fencible


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fencible

(ˈfɛnsəbəl)
adj
a Scot word for defensible
n
(Military) (formerly) a person who undertook military service in immediate defence of his homeland only
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A War of 1812 Veterans' Plaque Unveiling Ceremony honouring Sir John Johnson took place on Thursday, 23 June 2016, at the Johnson Family Burial Vault in Mont-Saint-Gregoire, Quebec, in the presence of ninety members and guests of Sir John Johnson Centennial Branch UELAC, of Heritage Branch UELAC, of the Glengarry, Nor'Westers and Loyalist Museum, Williamstown, Ontario and members of the Canadian Regiment of Fencible Infantry and of the Canadian Voltigeurs.
Bolstered by the Fort Wellington garrison's fencible and militia units, as well as three companies of Voltigeurs and 30 Tyendinaga and Mississauga Mohawks.
Units such as the Glengarry Light Infantry Fencibles (fencible meaning their employment was within a fixed geographic area, in this case British North America), the Voltigeurs Canadiens and the Royal Newfoundland Regiment of Fencible Infantry were among the most effective Canadian units to serve during the war.
The other pubs in the village were the Britannia, the Hope & Anchor and the Sea Fencible, with Samuel Gibbs' Malthouse on the front.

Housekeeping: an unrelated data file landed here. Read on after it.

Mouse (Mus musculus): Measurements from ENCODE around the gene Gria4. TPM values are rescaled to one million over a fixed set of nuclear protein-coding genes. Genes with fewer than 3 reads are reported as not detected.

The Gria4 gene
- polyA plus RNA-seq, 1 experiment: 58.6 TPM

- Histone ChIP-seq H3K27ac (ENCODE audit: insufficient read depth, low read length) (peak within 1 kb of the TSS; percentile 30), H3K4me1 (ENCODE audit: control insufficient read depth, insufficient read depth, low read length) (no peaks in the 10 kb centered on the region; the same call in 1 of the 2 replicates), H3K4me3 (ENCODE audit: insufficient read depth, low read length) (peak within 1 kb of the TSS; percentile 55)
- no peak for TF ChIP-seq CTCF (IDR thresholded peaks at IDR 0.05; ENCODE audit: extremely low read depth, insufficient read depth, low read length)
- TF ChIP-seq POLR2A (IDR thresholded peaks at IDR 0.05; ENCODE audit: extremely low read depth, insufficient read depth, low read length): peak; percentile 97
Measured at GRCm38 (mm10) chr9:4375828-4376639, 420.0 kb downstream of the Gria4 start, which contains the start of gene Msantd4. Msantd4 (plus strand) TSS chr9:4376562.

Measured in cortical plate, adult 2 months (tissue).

(14) What of the fencible riots (involving resistance to militia recruitment) in the 1790s?
In a case of 1798 Jane Aitken was also unsuccessful in proving that she was the wife, and not the mistress, of John Smith Esquire, a major in the Norfolk fencible cavalry.
200 YEARS AGO: It has been reported that a noble and patriotic offer made by Lord Viscount Dudley and Ward, has been accepted that his Lordship will raise at his own expense, a Regiment, to consist of 700 rank and file, which is to be called the Staffordshire Fencible Infantry.
(82) The resort to Fencible regiments was widely perceived as an affront to Scotland's standing as an equal partner to the Union of 1707.
Father Macdonell offered to raise a Catholic corps, the Glengarry Fencible Regiment, under the command of Macdonell of Glengarry, with himself as chaplain.
It had increased its regular army forces in America to more than 13,000 men, but these scattered units depended on five Fencible regiments--defence units made up of local conscripts with British commanders--and a variety of local militia units and allied Indian tribes to supplement their meagre numbers.
Uncertain of the meaning of reduction, pioneers, provincial, convention, associators, fencible or establishment?